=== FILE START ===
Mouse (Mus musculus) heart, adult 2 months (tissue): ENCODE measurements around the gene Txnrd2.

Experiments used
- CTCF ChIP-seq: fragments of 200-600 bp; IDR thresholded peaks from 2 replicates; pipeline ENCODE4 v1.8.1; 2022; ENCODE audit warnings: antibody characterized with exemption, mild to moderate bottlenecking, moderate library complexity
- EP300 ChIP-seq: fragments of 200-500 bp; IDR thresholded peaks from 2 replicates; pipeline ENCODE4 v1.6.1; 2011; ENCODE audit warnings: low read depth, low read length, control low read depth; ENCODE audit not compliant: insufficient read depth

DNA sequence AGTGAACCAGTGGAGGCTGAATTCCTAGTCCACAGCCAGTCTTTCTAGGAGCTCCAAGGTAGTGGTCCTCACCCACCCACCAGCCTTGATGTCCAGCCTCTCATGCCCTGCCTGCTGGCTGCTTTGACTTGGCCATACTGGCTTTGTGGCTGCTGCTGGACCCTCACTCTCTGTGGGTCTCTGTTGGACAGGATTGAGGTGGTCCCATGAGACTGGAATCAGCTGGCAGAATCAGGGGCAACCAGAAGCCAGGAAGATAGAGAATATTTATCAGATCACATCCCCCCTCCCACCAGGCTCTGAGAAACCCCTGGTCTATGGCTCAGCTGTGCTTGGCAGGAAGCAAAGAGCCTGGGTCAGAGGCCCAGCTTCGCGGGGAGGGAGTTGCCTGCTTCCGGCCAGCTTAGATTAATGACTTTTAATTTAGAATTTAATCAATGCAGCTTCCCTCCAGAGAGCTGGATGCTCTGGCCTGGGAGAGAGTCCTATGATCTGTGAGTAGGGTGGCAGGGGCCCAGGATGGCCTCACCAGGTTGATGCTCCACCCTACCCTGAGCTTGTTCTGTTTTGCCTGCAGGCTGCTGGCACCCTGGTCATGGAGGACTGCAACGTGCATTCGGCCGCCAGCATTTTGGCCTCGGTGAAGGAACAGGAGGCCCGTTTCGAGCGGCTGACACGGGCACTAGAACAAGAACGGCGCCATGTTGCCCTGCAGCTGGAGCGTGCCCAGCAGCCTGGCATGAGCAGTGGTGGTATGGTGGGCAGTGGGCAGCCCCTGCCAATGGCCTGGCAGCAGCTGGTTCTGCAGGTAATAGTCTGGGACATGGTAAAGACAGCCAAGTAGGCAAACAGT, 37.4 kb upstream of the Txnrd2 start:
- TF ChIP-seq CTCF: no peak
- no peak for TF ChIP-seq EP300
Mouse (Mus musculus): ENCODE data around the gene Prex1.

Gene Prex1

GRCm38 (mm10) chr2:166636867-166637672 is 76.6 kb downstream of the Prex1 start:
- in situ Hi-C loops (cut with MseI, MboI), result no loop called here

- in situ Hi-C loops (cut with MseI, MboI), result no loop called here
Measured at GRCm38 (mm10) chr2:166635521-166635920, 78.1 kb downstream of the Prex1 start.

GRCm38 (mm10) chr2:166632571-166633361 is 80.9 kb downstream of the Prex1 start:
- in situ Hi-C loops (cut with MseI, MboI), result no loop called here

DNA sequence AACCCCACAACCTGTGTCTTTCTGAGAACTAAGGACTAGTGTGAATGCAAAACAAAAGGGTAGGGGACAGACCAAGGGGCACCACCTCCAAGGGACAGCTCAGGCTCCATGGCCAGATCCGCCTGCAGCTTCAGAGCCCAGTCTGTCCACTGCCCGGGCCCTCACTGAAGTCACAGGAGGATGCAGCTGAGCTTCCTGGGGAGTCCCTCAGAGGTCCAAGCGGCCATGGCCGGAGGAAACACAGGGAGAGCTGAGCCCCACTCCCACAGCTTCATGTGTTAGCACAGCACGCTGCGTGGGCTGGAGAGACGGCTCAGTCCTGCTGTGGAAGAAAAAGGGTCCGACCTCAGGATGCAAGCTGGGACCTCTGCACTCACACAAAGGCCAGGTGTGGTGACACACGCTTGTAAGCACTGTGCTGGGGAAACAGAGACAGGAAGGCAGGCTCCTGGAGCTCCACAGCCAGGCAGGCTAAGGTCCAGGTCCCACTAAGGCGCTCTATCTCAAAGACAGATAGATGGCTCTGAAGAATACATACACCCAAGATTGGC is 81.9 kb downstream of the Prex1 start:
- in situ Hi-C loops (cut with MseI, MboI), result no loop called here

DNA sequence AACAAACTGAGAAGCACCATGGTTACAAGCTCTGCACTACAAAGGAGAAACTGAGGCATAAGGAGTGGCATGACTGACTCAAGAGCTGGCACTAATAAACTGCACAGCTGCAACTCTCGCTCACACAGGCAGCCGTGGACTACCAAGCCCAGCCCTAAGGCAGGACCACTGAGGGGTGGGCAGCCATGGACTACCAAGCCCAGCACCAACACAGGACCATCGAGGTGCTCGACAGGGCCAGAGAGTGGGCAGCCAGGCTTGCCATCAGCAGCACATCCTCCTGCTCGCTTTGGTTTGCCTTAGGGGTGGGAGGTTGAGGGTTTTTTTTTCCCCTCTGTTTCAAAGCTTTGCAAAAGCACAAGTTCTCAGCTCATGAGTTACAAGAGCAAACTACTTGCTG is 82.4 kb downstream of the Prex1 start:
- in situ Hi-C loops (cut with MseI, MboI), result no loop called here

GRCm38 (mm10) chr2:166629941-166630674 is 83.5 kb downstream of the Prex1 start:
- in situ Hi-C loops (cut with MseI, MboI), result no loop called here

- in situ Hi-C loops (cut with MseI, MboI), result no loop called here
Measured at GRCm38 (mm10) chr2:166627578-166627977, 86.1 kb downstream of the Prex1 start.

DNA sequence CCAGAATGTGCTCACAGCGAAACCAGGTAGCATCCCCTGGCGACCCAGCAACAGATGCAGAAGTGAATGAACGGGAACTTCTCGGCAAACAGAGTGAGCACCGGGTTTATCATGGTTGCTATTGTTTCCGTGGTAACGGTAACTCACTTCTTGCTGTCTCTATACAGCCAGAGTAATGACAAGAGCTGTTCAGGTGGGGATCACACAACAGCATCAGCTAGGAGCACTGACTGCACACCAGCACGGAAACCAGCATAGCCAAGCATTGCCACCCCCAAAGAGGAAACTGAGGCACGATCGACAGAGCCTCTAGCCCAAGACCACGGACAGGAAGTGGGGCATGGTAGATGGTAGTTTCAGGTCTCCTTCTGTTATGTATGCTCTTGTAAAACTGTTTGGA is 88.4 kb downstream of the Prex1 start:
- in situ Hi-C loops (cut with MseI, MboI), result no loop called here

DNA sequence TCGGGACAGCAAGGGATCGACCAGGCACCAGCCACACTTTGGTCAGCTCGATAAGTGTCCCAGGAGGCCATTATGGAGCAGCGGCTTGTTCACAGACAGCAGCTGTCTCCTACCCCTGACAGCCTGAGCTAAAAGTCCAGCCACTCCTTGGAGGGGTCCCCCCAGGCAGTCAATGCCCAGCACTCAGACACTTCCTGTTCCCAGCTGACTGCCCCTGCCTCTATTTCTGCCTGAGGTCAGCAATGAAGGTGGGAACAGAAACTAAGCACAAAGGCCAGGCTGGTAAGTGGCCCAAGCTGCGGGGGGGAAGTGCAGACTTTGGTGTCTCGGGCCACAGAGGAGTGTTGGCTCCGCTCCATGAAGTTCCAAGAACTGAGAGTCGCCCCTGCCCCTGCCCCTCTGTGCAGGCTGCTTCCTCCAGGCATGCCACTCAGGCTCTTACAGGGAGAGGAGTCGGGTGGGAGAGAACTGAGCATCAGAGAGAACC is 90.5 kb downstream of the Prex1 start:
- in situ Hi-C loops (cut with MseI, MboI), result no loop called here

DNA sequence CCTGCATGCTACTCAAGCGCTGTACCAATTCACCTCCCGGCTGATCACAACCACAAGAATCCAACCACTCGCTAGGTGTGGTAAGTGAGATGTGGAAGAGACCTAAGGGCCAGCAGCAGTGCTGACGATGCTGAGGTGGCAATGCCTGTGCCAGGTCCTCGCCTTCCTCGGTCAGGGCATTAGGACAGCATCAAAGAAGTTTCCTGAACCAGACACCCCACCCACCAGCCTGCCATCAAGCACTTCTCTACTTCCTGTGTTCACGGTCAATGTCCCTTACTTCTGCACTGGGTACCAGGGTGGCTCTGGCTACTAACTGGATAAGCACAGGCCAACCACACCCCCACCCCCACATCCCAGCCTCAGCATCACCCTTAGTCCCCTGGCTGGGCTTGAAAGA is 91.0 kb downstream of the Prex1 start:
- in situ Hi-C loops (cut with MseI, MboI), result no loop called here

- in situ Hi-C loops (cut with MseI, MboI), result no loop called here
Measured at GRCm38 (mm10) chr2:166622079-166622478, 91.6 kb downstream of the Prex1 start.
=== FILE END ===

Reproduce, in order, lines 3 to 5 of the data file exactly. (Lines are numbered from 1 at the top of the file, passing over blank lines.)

- CTCF ChIP-seq: fragments of 200-600 bp; IDR thresholded peaks from 2 replicates; pipeline ENCODE4 v1.8.1; 2022; ENCODE audit warnings: antibody characterized with exemption, mild to moderate bottlenecking, moderate library complexity
- EP300 ChIP-seq: fragments of 200-500 bp; IDR thresholded peaks from 2 replicates; pipeline ENCODE4 v1.6.1; 2011; ENCODE audit warnings: low read depth, low read length, control low read depth; ENCODE audit not compliant: insufficient read depth

DNA sequence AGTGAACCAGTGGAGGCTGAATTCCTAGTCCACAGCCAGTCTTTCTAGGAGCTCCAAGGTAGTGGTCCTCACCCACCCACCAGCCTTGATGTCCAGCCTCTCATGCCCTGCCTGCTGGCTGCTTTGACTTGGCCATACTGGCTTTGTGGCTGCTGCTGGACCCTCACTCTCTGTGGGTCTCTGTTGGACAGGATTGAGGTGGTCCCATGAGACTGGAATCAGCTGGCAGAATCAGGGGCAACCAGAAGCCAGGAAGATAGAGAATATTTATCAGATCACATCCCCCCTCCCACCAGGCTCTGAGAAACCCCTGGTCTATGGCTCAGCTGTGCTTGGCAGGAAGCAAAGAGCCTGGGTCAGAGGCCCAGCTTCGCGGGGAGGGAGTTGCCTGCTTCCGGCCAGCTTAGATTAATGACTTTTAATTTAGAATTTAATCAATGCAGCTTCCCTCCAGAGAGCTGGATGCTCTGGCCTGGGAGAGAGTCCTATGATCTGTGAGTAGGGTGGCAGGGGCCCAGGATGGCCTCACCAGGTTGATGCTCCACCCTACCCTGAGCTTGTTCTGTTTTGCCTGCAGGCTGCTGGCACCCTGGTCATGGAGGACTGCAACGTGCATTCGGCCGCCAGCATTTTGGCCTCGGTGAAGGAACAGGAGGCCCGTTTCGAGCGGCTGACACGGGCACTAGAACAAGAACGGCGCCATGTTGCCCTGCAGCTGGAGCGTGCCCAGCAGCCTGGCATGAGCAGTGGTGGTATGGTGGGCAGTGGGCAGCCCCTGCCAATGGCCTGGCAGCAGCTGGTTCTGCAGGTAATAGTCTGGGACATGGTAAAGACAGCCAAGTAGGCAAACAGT, 37.4 kb upstream of the Txnrd2 start: